Table 10 shows the pulmonary vascular resistance index increased in both groups after bleeding and decreased after volume replacement. In the SS group, values remained lower than those at baseline until M6 but in the HHS group this occurred only in M4 (p<0.001). In the SS group, there was a more important decrease with significantly lower values from M3 to M6 (p<0.001).
Table 11 shows the left ventricular stroke work index decreased significantly in both groups with bleeding. After volume replacement, HHS values returned to near baseline levels in M3, and were maintained until M7. In contrast, SS values increased significantly from M3 to M5 (p<0.001). SS values exceeded HHS values from M3 to M6 (p=0.005).
Table 12 shows the right ventricular stroke work index in the HHS group, only M2 value was significantly lower from baseline value. In contrast, there was an initial decrease in the SS group followed by an increase in all values that remained statistically different from baseline values until the end of the experiment (p<0.001). SS values exceeded HHS values in M3 and M4 (p<0.001).
In the model of hypovolemia studied, hemodynamic results were evaluated in dogs after the infusion of two volume replacement solutions with different mechanisms of action, simulating the initial treatment in trauma and hypovolemic patients. It was observed that both solutions provided a significant improvement in hemodynamics. Early replacement with large volumes of saline resulted in greater amplitude in variation. In the end of the experiment, there was a tendency for the amplitude to decrease. It was likely due to the passage of saline into the interstitial space. It is well-known that crystalloid solutions are not the best option for volume expansion, since one-fifth of the non-excreted volume remains in the plasma after equilibrium and demands the infusion of large volumes12 at least 2 to 3 times the estimated volume lost. In addition, studies have demonstrated that after 120 minutes even this volume is no longer in the intravascular space13. With hypertonic hydroxyethyl starch, the values studied returned to baseline (before blood loss) in a more stable manner. With the combination of a macromolecule and hypertonic NaCl, molecules remain a longer time in the intravascular space, increasing colloid osmotic pressure and plasma volume. Fluid is absorved from the interstitial intracellular space allowing for a more lasting restoration of blood volume6,14. This study showed short-term results of volume replacement using two different solutions in hypovolemia. Response to fluid therapy may be different in the medium-term and long-term. Furthermore, in cases of severe hypovolemia, other therapies may become necessary.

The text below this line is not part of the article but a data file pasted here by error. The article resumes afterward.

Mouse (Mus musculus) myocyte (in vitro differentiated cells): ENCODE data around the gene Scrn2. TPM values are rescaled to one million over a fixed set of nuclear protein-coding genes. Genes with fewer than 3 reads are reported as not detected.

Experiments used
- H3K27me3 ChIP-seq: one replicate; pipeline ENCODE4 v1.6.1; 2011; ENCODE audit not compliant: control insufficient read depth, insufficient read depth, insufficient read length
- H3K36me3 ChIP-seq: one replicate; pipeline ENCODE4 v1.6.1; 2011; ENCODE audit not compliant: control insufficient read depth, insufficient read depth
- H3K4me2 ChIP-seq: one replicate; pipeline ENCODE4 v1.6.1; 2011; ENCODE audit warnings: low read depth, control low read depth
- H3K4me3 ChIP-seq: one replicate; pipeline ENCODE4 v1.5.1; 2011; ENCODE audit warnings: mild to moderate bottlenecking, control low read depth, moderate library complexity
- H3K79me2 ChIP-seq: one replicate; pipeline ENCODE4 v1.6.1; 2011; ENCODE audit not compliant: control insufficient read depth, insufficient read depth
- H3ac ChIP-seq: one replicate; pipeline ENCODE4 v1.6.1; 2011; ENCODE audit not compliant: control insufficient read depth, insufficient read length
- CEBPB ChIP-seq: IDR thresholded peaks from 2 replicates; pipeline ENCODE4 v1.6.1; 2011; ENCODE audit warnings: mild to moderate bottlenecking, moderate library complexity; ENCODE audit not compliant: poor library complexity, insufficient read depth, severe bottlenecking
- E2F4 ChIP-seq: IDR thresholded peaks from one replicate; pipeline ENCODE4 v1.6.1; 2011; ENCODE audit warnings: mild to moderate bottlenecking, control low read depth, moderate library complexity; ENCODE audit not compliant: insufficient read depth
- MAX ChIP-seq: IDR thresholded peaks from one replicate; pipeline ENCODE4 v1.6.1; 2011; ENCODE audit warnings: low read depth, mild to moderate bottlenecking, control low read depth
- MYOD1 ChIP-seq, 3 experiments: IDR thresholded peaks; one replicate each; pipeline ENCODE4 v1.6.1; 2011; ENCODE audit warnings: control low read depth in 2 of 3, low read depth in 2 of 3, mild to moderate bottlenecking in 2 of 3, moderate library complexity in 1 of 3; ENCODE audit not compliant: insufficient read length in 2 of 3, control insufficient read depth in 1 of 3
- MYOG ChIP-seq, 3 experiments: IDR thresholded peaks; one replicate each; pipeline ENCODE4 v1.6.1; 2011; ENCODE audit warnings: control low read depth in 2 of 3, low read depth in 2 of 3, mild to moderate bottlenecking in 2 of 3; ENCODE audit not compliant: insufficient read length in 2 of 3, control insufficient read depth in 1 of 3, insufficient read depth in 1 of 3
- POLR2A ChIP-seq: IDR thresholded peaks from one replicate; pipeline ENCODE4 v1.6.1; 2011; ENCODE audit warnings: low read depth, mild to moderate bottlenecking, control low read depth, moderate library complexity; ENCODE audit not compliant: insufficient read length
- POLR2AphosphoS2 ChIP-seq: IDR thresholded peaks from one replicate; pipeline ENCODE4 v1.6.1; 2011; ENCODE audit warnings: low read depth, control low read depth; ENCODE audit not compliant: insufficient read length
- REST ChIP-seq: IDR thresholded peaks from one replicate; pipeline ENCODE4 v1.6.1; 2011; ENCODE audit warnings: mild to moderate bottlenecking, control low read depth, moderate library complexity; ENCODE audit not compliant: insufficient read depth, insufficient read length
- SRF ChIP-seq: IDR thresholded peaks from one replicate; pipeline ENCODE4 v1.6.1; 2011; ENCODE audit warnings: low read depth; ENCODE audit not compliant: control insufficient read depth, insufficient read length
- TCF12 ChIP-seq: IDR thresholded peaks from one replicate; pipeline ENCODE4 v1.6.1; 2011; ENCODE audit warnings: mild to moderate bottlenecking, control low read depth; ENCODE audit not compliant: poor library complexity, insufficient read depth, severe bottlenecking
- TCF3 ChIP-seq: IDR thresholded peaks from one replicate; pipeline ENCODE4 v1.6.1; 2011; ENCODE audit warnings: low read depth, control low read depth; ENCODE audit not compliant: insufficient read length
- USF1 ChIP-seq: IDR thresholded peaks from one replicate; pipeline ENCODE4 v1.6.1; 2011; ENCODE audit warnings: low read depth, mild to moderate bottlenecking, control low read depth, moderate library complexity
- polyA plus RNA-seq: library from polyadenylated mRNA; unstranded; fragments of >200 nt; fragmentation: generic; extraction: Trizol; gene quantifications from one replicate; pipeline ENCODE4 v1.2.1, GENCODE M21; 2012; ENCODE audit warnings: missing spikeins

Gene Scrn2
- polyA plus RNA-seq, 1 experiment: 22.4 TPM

Both solutions proved to be efficient at replacing volume in the short period studied, although hypertonic hydroxyethyl starch produced more stable results.
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Dr. Artur Udelsmann
Av. Prof. Atílio Martini, 213
13083-830 Campinas - SP BRAZIL
Phone / Fax: (55 19)3521-9560
Received: October 29, 2008
Review: December 22, 2008
Accepted: January 12, 2009
Conflict of interest: none
Financial source: none
How to cite this article
Udelsmann A, Bonfim MR, Silva WA, Moraes AC. Hemodynamic effects of volume replacement with saline solution and hypertonic hydroxyethyl starch in dogs. Acta Cir Bras. [serial on the Internet] 2009 Mar-Apr;24(2). Available from URL: http://www.scielo.br/acb
1 Research performed at the Laboratory of Experimental Anesthesia, School of Medicine, State University of Campinas (UNICAMP), Sao Paulo, Brazil.